Eskay-Creek Mine #1 was a precious metals ore body of legend; fabulously rich deposit geologists suspect was only part of a much larger geological formation which formed deep in the Pacific Ocean when dinosaurs roamed the Earth during our Jurassic era.
In the following hundred and eighty million years or so, the ore body was lifted up high into the Canadian Rockies. In the process, the formation’s paydirt was broken up, with its fragments drifting to parts unknown in Canada’s Golden Triangle.
Eskay Mining’s previous work, along with SSRM’s drilling program indicates the search for Eskay-Creek Mine #2 is viable but difficult. After two seasons and $8 million spent on exploration, SSRM elected to drop its option even after producing the best drill results to date on the property. SSRM’s decision hurt Eskay as many investors presume the target is too difficult even with a prize valued at perhaps $3 Billion. As a result, all lands were returned to Eskay in full.
In the past year, Eskay Mining’s management has remained active by recruiting additional members to its superb team of geologists to extend its search for Eskay-Creek Mine #2. In the following press release, Eskay Mining’s CEO; Mac Balkam announced geologists from the Colorado School of Mines are joining with the company to study the geophysical data the company has, to locate additional Eskay Creek type deposits suspected to be present on Eskay Mining’s property.
The caliber of personal Eskay Mining has obtained to further its exploration program is outstanding and will promote interest in the company, if not with investors in general, then with mining professionals.
It’s not only Eskay Mining searching for additional shards of the original deep ocean ore body that became Eskay-Creek Mine #1. Canadian junior Skeena Resources (TSX.V: SKE), recently acquired rights to Barrack Gold’s Eskay-Creek Mine #1 itself seeking the same.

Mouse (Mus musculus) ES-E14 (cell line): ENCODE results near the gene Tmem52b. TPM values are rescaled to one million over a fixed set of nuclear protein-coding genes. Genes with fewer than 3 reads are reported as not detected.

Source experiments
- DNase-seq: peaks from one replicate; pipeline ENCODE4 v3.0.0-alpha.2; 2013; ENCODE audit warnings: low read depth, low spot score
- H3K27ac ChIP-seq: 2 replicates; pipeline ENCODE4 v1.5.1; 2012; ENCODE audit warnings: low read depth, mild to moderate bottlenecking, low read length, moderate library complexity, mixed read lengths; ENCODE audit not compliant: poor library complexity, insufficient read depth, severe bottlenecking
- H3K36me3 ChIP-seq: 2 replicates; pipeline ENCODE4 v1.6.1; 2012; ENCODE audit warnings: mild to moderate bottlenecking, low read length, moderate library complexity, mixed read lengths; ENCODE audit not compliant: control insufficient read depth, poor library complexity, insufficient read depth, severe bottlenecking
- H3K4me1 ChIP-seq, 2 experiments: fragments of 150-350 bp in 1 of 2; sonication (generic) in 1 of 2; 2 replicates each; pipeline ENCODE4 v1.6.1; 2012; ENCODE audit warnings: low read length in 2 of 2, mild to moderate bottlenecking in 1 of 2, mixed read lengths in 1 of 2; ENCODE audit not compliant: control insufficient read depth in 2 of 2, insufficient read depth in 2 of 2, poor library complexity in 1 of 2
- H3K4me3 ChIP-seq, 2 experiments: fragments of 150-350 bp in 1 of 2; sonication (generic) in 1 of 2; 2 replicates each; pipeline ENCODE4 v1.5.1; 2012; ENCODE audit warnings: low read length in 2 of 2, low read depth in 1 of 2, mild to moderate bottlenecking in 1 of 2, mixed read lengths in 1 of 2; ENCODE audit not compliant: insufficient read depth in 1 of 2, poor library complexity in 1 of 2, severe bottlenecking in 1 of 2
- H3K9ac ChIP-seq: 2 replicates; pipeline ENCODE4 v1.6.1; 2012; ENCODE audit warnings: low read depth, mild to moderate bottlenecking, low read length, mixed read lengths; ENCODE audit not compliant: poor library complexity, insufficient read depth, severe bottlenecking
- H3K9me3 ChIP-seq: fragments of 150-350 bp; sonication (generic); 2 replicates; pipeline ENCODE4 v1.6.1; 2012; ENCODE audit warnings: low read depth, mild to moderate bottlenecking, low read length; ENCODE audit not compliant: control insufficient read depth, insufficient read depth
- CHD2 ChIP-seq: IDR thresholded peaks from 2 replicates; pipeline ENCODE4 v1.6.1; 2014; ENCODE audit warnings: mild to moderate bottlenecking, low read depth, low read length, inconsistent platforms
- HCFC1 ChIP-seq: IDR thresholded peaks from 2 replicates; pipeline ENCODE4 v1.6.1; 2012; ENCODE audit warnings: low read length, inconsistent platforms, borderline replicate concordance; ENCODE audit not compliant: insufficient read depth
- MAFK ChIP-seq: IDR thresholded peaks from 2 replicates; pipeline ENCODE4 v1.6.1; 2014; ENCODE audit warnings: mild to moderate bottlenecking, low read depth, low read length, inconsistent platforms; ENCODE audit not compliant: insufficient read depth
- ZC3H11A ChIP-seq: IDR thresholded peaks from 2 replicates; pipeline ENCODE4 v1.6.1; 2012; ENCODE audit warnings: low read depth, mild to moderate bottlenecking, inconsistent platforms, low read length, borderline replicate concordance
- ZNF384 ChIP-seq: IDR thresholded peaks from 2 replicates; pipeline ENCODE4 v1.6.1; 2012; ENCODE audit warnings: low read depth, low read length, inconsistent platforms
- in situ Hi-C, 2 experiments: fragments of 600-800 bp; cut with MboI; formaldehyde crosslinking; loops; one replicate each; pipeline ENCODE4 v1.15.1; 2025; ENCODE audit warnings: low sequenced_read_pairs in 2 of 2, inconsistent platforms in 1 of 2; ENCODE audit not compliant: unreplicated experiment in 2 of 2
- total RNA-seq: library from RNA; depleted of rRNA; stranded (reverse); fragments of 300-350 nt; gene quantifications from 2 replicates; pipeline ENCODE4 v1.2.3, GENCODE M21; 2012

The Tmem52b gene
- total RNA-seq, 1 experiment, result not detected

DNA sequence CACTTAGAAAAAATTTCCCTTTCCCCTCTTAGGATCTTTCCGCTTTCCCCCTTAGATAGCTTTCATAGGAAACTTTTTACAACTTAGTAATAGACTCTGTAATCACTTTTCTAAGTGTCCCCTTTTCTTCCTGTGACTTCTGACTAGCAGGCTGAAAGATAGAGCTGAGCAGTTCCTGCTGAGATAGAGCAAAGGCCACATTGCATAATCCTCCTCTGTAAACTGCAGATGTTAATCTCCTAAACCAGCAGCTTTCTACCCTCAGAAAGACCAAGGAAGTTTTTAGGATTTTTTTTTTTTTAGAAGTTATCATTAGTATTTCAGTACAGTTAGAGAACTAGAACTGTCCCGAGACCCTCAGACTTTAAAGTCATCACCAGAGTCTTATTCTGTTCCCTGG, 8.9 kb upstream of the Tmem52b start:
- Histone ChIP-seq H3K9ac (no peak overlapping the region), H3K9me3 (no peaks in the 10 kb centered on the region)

So why not speculate in Skeena instead of Eskay Mining? Because Eskay Mining has a HUGE land package that potentially contains many other ore bodies that could also become company builders. Currently, Eskay Mining’s land package is in good standing until 2029, meaning they are not under pressure to complete work just to keep their claims in good standing.
Keep in mind British Columbia’s Golden Triangle is a mining district that currently has many large deposits of various types of orebodies in development or in actual production. The chances Eskay Mining’s properties will host similar deposits are excellent. Looking at the map below, Eskay Mining’s property (Green) borders the old Eskay-Creek Mine #1 (Big Yellow Star).
Eskay Mining also borders Seabridge Gold (SA-NYSE) which is advancing the world’s largest undeveloped copper/gold mine. As well, Pretium Resources (PVG-NYSE) borders Eskay with their very high-grade Valley of the Kings (VOK above) mine, in production for two years.
No guarantees the company will find any ore bodies of sufficient size or grade to mine, and that’s what makes buying Eskay Mining a SPECULATION. But the company’s management is competent, as well as being the company’s largest shareholders by buying its shares in the open market. I like that!
(Featured image by Pixabay via Pexels)
DISCLAIMER: This article expresses my own ideas and opinions. Any information I have shared are from sources that I believe to be reliable and accurate. I did not receive any financial compensation for writing this post, nor do I own any shares in any company I’ve mentioned. I encourage any reader to do their own diligent research first before making any investment decisions.